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18

I don't know where you read about USB interfaces needing to "compress the sound", but it's nonsense. For your application two channels will do; at 96 kHz and 24 Bit that's less than 5 MBit/s: even USB-1.0 can handle that without compression. and USB-2.0 is already more than ten times faster, so even in multichannel applications it's often plenty good enough. ...


16

The Fast Track Pro is an audio interface. It takes an analog signal and converts it to digital, and provides a way to connect to the computer. The USB microphone simply has a built-in interface. It comes down to what you want. If you specifically don't want to always use the Fast Track Pro, then the USB mic might be a good option, although like you said, ...


7

I bet this won't be the best answer but let's give it a shot shall we? Different DAWs do different things. I wouldn't recommend Ableton Live or Propellerhead Reason for someone who wants to record a live band - both DAWs are oriented to a more software generated sound and sample handling situation. The same way I wouldn't recommend Pro Tools for someone ...


6

I don't think it's coming from your microphone because there is a small stereo width to the noise at all frequencies. The microphone can only produce perfectly mono sounds. Here's an enhanced spectrum of the noise: - Very noticeable are the sequence of peaks at precisely 1kHz, 2kHz, 3, 4, 5, 6, 7 (not 8), 9, 10, 11, 12kHz etc.... These are very unlikely to ...


6

Please, please, please get a mic with an XLR over a USB connection unless you are just cranking out podcasts. If you are recording songs, you will eventually want to introduce a nice preamp and maybe some analog eq and compression into your signal path. This will be impossible of the A/D is built into the mic.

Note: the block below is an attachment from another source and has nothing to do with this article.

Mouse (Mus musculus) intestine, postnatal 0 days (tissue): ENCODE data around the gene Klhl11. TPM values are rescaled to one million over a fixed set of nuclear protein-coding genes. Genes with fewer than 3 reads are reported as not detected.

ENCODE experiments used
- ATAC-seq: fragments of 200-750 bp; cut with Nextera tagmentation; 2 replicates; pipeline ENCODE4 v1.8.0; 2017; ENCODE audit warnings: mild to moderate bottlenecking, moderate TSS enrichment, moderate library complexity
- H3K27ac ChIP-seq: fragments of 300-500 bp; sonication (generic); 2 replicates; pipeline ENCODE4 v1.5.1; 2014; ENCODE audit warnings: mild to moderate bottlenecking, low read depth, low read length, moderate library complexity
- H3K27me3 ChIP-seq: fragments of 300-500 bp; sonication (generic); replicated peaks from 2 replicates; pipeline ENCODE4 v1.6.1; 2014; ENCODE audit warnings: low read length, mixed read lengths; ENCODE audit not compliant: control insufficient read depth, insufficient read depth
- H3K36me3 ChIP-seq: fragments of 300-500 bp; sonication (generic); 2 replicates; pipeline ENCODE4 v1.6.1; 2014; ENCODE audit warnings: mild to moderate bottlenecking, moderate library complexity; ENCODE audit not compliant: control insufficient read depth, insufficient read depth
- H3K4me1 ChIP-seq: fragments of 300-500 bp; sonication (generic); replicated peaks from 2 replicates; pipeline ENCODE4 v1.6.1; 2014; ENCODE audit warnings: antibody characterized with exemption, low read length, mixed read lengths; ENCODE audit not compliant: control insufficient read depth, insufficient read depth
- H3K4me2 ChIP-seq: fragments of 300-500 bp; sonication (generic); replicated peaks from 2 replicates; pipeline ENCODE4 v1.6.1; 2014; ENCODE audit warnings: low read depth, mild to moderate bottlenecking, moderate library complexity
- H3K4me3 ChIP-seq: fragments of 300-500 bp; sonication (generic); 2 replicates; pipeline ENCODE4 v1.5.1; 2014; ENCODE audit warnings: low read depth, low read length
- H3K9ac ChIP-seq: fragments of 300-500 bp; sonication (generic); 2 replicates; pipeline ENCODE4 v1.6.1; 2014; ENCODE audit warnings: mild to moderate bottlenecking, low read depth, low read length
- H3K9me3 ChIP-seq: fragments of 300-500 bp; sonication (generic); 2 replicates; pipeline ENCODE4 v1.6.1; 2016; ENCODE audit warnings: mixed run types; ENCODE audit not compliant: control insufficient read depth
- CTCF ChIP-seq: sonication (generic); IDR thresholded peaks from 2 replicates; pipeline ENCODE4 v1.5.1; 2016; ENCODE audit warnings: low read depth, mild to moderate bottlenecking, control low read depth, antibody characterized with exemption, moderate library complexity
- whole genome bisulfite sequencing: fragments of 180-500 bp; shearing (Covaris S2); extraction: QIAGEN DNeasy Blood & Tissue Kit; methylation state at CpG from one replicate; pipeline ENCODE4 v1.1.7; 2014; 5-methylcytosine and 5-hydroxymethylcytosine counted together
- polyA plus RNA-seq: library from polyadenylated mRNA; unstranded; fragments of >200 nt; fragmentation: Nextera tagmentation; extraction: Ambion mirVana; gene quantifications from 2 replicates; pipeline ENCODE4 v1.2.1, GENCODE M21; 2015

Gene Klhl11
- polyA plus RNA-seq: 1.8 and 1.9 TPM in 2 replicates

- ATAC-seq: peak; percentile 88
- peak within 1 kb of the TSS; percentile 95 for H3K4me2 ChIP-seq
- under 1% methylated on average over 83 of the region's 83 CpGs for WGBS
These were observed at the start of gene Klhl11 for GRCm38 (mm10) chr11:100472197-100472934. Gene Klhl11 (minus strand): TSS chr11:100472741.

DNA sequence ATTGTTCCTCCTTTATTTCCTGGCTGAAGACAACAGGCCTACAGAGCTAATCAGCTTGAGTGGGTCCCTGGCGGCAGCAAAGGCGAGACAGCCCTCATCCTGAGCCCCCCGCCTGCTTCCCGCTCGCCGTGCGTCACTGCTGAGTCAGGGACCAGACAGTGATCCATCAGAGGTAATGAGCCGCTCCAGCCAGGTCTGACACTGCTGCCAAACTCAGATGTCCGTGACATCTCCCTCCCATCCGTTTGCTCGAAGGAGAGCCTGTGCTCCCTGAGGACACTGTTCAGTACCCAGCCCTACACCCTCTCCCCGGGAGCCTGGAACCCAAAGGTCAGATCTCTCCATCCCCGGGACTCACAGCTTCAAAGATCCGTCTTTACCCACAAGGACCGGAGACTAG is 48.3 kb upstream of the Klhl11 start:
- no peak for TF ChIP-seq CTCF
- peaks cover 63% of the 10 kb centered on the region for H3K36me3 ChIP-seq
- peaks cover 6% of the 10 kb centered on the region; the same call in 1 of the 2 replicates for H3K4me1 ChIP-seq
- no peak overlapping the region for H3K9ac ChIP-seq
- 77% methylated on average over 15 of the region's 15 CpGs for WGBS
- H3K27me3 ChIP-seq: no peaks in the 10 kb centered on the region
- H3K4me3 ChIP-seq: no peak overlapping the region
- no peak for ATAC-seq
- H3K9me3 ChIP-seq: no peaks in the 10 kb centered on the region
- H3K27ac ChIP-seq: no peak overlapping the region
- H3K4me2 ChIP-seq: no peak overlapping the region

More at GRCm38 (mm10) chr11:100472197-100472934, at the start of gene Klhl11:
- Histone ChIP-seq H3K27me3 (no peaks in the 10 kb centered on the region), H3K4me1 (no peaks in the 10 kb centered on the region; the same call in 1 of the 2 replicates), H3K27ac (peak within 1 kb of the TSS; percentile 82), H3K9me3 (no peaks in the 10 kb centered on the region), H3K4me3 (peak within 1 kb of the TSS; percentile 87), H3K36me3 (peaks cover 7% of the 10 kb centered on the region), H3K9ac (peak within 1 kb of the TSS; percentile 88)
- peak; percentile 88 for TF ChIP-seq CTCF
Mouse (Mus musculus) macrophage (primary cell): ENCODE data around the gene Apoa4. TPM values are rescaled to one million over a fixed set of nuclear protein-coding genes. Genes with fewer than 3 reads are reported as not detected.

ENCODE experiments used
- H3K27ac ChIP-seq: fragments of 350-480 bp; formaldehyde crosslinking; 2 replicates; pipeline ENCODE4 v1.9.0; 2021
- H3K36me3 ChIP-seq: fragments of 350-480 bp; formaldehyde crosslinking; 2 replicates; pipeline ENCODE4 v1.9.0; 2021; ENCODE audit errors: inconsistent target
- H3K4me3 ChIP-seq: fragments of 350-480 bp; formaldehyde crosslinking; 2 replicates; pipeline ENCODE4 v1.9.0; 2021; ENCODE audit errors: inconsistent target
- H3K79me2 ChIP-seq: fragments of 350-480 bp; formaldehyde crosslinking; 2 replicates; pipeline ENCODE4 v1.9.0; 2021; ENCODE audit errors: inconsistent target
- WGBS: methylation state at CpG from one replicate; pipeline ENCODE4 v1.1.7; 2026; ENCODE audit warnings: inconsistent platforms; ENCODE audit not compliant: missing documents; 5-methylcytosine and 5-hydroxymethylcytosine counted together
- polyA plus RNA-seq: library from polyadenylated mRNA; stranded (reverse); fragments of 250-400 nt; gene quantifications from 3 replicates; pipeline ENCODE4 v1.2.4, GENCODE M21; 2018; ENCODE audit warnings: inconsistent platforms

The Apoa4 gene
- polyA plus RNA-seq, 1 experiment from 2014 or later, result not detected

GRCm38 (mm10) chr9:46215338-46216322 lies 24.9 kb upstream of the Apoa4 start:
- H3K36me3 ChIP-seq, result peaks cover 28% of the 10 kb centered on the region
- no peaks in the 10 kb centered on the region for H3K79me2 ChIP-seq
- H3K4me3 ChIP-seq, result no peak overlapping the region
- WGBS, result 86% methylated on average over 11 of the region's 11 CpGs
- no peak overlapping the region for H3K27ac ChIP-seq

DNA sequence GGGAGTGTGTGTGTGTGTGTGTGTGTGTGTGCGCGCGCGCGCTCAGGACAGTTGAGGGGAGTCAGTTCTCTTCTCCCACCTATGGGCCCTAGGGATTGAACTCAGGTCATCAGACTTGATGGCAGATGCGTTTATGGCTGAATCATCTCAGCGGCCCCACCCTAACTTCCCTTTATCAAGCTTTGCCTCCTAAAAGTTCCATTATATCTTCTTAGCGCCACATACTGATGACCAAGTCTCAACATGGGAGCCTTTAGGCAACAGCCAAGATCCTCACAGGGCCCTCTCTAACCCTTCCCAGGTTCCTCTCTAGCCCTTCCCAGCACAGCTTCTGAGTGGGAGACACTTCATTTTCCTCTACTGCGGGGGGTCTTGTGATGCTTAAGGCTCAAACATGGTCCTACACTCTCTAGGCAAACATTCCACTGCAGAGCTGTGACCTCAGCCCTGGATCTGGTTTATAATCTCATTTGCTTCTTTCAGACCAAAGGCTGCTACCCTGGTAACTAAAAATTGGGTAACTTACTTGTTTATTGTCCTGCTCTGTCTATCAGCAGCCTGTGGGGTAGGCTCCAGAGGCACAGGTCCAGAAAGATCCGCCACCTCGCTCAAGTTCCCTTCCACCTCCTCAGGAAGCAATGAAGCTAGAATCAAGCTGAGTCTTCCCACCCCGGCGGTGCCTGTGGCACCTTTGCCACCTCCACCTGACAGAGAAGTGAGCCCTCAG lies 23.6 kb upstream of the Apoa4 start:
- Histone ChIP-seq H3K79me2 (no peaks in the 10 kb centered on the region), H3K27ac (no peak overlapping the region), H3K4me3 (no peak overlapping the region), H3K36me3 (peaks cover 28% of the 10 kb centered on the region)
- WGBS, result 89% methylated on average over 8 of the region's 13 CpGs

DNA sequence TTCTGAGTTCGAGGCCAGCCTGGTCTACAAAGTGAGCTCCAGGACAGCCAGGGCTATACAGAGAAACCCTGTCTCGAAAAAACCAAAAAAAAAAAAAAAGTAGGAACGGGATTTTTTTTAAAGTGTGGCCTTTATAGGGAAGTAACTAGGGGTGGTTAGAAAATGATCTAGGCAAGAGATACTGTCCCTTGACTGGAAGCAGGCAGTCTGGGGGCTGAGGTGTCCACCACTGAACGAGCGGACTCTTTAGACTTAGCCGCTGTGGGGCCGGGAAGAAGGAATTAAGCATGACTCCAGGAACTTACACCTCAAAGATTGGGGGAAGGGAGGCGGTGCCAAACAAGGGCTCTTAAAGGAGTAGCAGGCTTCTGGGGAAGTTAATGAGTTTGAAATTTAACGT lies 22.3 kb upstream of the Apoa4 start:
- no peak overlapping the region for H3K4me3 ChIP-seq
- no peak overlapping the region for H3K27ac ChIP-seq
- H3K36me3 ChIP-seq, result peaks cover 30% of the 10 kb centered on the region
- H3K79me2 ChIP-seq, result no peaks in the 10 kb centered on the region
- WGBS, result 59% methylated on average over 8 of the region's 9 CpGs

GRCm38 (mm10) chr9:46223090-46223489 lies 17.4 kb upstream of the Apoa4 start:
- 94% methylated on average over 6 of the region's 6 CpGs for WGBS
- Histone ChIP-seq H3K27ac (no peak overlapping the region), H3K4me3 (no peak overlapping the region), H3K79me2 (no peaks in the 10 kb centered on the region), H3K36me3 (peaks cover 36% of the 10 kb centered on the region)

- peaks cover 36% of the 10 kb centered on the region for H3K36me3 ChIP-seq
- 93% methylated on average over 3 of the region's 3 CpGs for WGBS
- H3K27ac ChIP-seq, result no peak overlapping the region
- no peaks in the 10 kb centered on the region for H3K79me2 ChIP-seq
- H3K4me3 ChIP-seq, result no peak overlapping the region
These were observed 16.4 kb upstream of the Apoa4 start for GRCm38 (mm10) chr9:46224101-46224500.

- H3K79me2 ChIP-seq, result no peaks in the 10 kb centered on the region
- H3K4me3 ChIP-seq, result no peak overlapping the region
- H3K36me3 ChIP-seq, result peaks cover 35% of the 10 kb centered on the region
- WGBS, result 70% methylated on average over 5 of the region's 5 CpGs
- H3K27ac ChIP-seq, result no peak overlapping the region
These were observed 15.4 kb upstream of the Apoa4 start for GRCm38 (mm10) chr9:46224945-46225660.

6

It was bound to happen before long: - Not easy to achieve technically and I can't vouch for its quality but I know two guys who have facebook "liked" this product and one of them does live gigs. The trick is to efficiently take a slice of the 5V offered from the USB and efficiently convert it to a higher voltage that is more practical for audio mixing such ...


5

A good digital signal should either get there or not. Minor differences in cable quality are not going to have any impact at all other than latency. Latency is simply the delay in how long it takes to get to point a to point b and won't impact the sound quality significantly. USB is a digital signal, so a "premium" USB cable is a load of crap. There is ...


4

I had a quick look at your device, it says the USB input is 16 bit / 48 kHz and that the device uses asynchronous sample rate conversion and 24 bit DACs @ 192 kHz. S/PDIF and Toslink are identical at the bitstream level and both are consumer variants of AES3 which supports 16 or 20 bit at 44.1 or 48 kHz. the HiFace2 says it has very good clocks, which ...


4

Focusrite Scarlett and an SM57 should be just fine. Combine it with a DAW like Ableton, Pro Tools, Cubase, Reason, Logic, etc, and you'll have a good setup. leftaroundabout mentioned many of the main reasons so I won't repeat them all, but the main reason is that USB2 is often not the bottleneck for recording applications unless you're doing extremely ...


4

The ProFX8 will let you record only a stereo channel (or 2 mono) at a time. I am not familiar with Traction, but in Cubase you can go to menu Devices > Device Setup and choose the Mackie from the first option field (Asio driver). Then you might need to go to Devices > VST Conections to route the channels to the right input. Here you can choose in ...


4

It depends on your device. Some Android phones support a headset input through the headphone jack (such as through this device [Traveler Guitar MI-10]). In that case, a simple adapter can allow you to feed an audio line in. Other devices allow what is called host support for USB. If this is the case, then you may be able to use a USB audio interface if ...


4

This keyboard should work just fine. The keyboard hooks up to the computer via USB. The computer then needs the proper USB MIDI driver to communicate with the keyboard. A quick Google for "m-audio 88es linux" got me this result among others which seems to say that at least someone got it working.